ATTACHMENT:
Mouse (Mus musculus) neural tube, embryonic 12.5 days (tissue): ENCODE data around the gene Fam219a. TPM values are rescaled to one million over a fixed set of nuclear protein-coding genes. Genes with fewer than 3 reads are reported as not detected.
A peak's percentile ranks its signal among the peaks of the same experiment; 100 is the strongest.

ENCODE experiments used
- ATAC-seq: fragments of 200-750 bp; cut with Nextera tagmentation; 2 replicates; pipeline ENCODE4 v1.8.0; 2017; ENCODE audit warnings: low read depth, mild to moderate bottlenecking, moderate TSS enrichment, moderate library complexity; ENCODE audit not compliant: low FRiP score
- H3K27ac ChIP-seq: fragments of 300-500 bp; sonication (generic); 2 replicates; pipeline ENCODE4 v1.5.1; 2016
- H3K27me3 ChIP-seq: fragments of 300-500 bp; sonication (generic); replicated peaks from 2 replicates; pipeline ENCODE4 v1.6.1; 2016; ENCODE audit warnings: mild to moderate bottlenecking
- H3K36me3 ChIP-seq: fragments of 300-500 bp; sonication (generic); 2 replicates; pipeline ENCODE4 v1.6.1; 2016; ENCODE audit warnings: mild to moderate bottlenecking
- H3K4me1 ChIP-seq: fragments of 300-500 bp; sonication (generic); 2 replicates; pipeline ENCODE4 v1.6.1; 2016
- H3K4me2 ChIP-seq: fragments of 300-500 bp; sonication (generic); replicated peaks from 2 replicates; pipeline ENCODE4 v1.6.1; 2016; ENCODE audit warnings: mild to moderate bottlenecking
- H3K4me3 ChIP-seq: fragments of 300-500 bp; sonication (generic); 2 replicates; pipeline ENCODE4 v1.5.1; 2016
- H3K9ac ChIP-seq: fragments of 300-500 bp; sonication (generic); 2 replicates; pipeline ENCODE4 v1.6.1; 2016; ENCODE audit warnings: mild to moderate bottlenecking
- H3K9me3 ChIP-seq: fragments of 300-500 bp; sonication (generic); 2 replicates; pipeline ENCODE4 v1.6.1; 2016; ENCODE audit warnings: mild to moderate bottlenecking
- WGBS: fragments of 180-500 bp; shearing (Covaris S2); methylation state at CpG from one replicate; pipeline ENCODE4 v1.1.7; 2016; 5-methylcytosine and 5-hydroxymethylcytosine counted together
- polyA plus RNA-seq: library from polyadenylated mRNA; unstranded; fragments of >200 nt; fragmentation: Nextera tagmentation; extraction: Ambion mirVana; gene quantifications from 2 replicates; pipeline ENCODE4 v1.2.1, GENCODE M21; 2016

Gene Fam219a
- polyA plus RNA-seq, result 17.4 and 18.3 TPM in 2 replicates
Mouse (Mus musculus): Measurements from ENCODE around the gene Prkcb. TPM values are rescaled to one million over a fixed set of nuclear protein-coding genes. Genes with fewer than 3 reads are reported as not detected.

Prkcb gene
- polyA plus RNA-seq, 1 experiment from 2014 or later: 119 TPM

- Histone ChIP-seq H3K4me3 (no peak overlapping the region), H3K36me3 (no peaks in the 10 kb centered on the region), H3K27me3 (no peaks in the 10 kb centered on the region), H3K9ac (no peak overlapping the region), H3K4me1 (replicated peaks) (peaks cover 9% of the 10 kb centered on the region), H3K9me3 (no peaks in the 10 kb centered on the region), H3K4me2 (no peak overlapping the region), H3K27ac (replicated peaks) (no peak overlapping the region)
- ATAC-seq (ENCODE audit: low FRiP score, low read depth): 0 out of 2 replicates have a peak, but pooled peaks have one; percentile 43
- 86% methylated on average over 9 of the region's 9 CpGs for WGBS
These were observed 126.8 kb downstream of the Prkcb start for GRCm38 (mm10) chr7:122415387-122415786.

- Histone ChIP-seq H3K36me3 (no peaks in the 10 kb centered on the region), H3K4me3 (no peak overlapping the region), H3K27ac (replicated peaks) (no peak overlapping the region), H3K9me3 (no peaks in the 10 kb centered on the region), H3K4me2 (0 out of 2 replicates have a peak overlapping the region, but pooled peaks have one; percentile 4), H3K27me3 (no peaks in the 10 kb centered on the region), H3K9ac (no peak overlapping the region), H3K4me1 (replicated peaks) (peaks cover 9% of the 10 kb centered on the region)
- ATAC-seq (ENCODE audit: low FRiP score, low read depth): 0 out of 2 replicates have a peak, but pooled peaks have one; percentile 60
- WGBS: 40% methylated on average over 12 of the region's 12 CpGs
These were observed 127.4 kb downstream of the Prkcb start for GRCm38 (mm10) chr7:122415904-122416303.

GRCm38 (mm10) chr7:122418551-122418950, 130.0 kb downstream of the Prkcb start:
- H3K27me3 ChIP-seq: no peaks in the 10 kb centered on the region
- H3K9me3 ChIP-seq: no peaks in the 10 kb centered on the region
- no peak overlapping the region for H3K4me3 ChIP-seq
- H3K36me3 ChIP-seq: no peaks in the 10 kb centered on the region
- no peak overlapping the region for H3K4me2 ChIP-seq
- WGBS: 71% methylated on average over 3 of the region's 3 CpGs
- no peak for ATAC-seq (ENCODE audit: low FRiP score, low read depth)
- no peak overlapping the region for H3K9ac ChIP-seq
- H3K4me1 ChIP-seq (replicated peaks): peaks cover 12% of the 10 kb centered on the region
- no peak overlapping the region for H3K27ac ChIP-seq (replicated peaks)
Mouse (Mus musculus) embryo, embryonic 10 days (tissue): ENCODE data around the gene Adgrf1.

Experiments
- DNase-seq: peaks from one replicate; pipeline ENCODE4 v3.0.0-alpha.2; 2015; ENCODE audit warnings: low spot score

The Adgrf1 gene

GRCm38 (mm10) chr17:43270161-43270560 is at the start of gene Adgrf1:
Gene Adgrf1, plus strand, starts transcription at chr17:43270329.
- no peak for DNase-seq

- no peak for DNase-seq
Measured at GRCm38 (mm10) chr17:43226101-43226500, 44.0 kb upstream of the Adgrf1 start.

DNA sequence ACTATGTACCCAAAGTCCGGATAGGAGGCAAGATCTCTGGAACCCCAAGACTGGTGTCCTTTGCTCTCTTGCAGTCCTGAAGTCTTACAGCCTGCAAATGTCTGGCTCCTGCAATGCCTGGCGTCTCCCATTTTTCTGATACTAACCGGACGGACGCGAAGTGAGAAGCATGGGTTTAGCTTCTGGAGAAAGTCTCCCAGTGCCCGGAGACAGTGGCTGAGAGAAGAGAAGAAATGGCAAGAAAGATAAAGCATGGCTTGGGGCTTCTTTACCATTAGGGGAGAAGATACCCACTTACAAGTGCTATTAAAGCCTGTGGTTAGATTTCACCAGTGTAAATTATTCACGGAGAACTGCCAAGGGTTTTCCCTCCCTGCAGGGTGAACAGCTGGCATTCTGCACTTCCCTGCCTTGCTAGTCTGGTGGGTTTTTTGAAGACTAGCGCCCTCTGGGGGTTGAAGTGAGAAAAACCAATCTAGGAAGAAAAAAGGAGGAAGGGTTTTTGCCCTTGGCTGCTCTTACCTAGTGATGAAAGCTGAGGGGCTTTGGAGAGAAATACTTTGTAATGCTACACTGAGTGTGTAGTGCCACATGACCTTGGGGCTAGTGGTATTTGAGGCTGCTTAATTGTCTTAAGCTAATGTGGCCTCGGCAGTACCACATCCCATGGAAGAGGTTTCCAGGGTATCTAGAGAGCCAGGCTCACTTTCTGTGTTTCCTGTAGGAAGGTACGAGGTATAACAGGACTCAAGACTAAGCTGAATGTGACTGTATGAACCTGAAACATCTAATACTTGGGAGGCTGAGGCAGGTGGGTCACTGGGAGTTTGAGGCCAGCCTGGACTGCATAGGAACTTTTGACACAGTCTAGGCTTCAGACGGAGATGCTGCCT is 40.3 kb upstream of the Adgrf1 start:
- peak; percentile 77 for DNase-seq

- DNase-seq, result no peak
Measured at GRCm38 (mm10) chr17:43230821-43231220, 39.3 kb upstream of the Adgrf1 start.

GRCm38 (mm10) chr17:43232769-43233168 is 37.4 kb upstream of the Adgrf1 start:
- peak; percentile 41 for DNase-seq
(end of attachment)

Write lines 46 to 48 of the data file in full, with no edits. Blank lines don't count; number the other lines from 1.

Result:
- no peak for DNase-seq
Measured at GRCm38 (mm10) chr17:43226101-43226500, 44.0 kb upstream of the Adgrf1 start.

DNA sequence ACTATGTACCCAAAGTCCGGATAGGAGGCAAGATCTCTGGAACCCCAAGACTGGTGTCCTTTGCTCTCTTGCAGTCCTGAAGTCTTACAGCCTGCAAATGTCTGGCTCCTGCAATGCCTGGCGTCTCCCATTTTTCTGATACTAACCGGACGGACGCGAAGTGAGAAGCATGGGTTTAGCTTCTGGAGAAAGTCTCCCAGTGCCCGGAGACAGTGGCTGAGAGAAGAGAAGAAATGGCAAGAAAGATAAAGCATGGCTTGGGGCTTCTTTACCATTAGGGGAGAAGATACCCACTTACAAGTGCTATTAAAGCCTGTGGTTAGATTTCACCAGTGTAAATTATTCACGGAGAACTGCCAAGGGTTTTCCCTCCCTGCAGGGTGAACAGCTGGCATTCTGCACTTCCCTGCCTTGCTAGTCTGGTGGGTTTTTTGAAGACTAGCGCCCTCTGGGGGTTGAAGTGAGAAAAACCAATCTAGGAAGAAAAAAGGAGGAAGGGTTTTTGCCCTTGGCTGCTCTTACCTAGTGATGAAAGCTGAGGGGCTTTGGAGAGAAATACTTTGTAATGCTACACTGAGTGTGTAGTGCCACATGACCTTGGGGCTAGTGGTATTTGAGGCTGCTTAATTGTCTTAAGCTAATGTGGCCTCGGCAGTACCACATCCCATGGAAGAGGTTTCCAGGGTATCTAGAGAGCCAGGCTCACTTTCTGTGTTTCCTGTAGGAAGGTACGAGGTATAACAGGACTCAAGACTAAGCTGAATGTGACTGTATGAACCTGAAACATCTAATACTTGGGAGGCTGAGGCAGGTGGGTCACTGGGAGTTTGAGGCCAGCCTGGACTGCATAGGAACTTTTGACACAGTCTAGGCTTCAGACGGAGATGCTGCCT is 40.3 kb upstream of the Adgrf1 start: